Shmoop is our shepherd.
But we won't make you lug that whole thing out of storage.
Many of the psalms are associated with David, the future king of the Israelites...
...but there were actually many authors.
These 150 poems were intended to praise God...
...and to express deep emotions felt by the Jews as a result of their experiences.
So...what makes a psalm a psalm? Well, if it praises God... it might be a psalm.
If it establishes a relationship between God and man... it might be a psalm.
If it expresses deep emotion... it might be a psalm.
If it is pastoral in nature... in other words, if there's more countryside than big city...
it might be a psalm.
If it uses simile, metaphor, repetition, personification and concrete language... then it just might
be a psalm.
If it is all of those things... well then, you've got a psalm on your hands, buddy.
Let's take a gander at an example and see how well some of the verses in Psalm 111 align
with our little checklist.
I will extol the LORD with all my heart in the council of the upright and in the assembly.
He has caused his wonders to be remembered; the LORD is gracious and compassionate.
He provides food for those who fear him; he remembers his covenant forever.
The works of his hands are faithful and just; all his precepts are trustworthy.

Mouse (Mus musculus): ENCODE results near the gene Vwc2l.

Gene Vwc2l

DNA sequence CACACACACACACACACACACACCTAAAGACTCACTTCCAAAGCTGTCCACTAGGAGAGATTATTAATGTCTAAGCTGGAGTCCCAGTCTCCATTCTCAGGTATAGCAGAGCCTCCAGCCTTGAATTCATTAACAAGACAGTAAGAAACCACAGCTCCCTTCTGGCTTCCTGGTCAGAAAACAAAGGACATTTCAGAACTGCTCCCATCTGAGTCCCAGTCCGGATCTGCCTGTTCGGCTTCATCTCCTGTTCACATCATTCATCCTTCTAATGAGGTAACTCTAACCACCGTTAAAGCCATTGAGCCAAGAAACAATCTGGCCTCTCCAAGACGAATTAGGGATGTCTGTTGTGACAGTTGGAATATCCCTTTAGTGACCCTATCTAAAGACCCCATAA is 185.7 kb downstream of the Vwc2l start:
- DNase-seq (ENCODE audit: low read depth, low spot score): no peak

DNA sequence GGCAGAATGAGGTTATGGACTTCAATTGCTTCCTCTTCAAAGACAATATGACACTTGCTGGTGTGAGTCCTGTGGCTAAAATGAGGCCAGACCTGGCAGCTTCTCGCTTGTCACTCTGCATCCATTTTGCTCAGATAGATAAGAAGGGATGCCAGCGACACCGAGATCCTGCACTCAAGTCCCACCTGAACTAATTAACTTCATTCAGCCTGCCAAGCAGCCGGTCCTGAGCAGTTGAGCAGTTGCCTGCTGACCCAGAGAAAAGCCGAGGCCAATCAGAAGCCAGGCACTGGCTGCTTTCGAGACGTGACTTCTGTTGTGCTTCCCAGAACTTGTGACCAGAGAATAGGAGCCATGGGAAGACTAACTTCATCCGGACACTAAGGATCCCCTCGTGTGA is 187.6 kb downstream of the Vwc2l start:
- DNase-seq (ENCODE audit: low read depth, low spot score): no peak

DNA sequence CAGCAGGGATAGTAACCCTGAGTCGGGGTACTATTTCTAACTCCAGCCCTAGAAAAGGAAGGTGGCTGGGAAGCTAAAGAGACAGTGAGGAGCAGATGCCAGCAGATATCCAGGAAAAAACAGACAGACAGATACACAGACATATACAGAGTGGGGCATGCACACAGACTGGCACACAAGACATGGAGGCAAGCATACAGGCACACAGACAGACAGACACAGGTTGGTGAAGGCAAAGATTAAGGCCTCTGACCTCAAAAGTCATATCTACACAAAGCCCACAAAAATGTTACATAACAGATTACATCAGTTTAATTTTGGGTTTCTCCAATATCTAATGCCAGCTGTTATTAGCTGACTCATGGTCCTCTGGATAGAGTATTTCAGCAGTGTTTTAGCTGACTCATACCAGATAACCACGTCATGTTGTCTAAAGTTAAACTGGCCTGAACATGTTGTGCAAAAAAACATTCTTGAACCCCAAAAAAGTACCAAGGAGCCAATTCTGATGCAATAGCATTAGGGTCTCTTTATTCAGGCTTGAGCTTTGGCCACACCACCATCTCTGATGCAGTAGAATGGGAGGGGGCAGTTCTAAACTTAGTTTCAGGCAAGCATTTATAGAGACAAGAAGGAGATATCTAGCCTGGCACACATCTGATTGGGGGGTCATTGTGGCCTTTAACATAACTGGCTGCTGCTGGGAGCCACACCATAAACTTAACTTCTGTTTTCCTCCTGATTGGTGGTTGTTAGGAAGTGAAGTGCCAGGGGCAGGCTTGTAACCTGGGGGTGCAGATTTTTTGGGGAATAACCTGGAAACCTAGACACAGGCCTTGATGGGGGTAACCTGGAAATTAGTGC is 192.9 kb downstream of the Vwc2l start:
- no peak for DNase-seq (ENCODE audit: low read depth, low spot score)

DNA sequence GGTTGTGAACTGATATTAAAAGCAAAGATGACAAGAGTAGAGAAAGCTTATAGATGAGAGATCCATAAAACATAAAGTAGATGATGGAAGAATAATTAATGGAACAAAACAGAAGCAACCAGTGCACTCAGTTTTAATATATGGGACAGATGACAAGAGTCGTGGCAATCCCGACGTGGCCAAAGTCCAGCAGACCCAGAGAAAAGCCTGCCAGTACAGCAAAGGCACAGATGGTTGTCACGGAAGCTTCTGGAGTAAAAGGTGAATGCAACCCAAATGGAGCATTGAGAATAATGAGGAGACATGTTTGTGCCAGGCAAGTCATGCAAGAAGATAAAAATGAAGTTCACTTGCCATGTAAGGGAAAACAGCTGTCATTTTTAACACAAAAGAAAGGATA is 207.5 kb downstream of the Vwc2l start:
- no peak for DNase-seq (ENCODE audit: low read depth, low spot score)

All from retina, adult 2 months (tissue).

They are steadfast for ever and ever, done in faithfulness and uprightness.
Okay, item numero uno. Does it praise God?
"Praise the Lord. I will extol the Lord with all my heart,"
"Great are the works of the Lord,"
"...his righteousness endures forever."
"the Lord is gracious and compassionate"
This passage certainly seems to think quite highly of the big guy. We're gonna go with
"yes." What about establishing a relationship between
God and man?
"He provides food for those who fear him."
"He provided redemption for his people"
Looks like this passage is telling us that God was a creator of, provider for, and savior
of his people.
Sounds like a pretty serious relationship to us.
Deep emotion... is that in there?
"I will extol the Lord with all my heart"
"They are steadfast for ever and ever"
"to him belongs eternal praise"
The speaker seems to be more than just a little choked up over the subject... strong emotion...
Is the passage pastoral in nature?
righteousness, glorious, majestic, redemption...
Okay, so no particular mention of cows or meadows...
...but the poem tends to reflect a simple, calm and confident tone through the use of
And finally... does the poem use simile or metaphor, repetition, personification and
Metaphor: "He provides food for those who fear him"; probably the speaker is referring
to spiritual sustenance rather than "food."
Personification: "They are steadfast for ever and ever"; "they" refers to the commandments
which are given the human quality of being able to remain steadfast.
Repetition: The words "praise" and "Lord" are repeated, emphasizing the idea that we
should.... Praise God.
Concrete language: The following words appeal to one of our senses- covenant, food, nations....
We can "see" all of these things.
Check, check, check and check! Since we seem to be checking all the boxes...
...we could be pretty sure that what we are reading is a psalm...
...even if we hadn't been told as much from the beginning.
We'll leave you with something to think about...
... if you graduate from a Bible School...
...is that your psalm-a mater?